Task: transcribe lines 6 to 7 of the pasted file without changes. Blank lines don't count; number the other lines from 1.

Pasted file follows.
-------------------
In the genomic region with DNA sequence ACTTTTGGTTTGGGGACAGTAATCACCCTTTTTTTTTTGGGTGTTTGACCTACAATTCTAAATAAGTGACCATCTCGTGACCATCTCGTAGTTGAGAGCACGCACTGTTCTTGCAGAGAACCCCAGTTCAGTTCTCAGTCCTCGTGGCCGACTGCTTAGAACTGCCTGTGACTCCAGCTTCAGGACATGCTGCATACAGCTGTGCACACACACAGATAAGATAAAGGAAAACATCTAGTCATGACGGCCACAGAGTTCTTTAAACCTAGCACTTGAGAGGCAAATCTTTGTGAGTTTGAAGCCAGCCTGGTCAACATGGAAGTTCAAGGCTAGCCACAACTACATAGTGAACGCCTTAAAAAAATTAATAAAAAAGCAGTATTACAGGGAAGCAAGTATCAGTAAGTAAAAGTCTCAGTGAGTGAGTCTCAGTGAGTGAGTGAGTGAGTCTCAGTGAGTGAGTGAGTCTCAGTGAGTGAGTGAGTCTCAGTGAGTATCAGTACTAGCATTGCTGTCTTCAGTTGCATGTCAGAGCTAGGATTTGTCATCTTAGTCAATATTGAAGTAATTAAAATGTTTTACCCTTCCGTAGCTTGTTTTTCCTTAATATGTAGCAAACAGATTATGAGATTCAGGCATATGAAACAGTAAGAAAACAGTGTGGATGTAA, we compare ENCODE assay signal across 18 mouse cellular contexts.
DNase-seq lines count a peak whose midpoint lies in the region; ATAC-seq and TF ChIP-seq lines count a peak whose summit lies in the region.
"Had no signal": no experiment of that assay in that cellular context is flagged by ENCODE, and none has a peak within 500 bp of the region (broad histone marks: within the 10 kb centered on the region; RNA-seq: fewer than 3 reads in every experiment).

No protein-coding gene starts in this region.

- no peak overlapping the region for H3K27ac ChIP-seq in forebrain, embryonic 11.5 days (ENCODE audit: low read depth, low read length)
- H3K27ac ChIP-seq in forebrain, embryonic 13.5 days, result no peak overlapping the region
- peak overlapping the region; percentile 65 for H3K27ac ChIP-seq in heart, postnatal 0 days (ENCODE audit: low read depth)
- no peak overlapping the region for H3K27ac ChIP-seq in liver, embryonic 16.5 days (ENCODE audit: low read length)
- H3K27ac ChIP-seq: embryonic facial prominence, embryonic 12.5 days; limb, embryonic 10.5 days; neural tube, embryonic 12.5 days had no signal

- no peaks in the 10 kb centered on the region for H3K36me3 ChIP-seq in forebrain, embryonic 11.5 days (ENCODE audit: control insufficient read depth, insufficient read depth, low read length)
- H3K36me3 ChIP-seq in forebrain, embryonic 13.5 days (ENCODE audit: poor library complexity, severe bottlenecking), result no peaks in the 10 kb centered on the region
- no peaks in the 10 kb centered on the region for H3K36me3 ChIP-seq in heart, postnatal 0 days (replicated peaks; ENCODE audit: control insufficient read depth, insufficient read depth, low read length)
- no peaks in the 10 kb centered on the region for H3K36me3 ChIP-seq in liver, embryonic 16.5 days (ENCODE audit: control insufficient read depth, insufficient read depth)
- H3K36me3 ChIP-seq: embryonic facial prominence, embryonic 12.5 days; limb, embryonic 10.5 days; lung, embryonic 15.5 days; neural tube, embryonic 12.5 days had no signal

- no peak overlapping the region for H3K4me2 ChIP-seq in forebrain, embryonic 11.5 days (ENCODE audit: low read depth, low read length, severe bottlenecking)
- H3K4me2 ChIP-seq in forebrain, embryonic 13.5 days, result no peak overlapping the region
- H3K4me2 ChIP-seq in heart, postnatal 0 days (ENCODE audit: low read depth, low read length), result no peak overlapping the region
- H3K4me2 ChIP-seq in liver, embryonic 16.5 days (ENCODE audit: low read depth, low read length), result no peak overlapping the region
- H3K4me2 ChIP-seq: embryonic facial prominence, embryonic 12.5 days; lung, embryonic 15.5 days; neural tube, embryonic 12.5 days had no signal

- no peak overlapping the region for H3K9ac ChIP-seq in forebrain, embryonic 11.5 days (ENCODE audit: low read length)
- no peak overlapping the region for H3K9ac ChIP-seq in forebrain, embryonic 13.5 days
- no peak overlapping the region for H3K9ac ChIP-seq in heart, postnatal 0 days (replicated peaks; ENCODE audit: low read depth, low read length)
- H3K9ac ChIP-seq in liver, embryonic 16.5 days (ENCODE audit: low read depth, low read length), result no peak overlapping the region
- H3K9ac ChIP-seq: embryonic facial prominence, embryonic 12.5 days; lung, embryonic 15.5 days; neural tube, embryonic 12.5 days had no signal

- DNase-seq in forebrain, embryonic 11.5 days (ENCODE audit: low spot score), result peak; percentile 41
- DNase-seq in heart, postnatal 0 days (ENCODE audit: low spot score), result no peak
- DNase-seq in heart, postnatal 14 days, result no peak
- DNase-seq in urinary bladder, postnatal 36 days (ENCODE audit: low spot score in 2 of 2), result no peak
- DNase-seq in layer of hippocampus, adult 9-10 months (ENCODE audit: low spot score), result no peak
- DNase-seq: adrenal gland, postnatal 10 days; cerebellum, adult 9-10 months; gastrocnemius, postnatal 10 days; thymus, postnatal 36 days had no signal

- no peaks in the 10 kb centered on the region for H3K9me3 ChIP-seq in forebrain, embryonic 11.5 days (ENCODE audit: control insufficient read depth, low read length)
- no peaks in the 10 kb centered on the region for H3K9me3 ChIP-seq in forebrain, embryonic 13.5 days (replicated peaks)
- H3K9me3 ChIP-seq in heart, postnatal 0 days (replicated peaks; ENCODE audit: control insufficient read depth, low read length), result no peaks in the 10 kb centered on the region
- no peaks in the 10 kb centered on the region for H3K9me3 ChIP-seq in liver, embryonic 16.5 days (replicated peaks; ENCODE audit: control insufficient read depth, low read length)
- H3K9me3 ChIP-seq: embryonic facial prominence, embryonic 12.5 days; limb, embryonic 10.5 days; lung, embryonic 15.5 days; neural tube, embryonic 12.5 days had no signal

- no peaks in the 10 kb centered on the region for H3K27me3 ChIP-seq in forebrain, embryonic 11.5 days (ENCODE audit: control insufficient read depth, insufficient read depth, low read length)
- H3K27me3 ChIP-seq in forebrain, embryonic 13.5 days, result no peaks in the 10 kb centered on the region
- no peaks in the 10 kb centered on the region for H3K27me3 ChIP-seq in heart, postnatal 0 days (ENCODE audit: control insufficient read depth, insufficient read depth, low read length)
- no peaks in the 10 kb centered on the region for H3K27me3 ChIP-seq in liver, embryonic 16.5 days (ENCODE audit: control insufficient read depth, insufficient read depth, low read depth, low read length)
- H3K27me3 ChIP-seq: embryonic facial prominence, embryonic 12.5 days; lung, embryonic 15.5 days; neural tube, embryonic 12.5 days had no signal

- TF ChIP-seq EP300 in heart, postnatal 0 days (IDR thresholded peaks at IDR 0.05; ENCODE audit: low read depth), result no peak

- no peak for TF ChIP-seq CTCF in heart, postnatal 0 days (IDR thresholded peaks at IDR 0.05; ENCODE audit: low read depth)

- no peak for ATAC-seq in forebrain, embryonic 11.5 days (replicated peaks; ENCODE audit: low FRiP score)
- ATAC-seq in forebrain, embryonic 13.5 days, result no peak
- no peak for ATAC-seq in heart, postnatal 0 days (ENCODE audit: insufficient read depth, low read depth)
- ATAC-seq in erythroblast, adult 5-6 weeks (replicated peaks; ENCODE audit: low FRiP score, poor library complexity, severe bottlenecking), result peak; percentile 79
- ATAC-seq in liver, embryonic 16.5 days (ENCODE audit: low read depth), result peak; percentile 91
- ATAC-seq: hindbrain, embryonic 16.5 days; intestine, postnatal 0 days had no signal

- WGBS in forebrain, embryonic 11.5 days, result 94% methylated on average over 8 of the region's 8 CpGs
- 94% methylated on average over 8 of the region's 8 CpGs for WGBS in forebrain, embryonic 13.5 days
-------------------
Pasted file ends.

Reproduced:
- H3K27ac ChIP-seq in forebrain, embryonic 13.5 days, result no peak overlapping the region
- peak overlapping the region; percentile 65 for H3K27ac ChIP-seq in heart, postnatal 0 days (ENCODE audit: low read depth)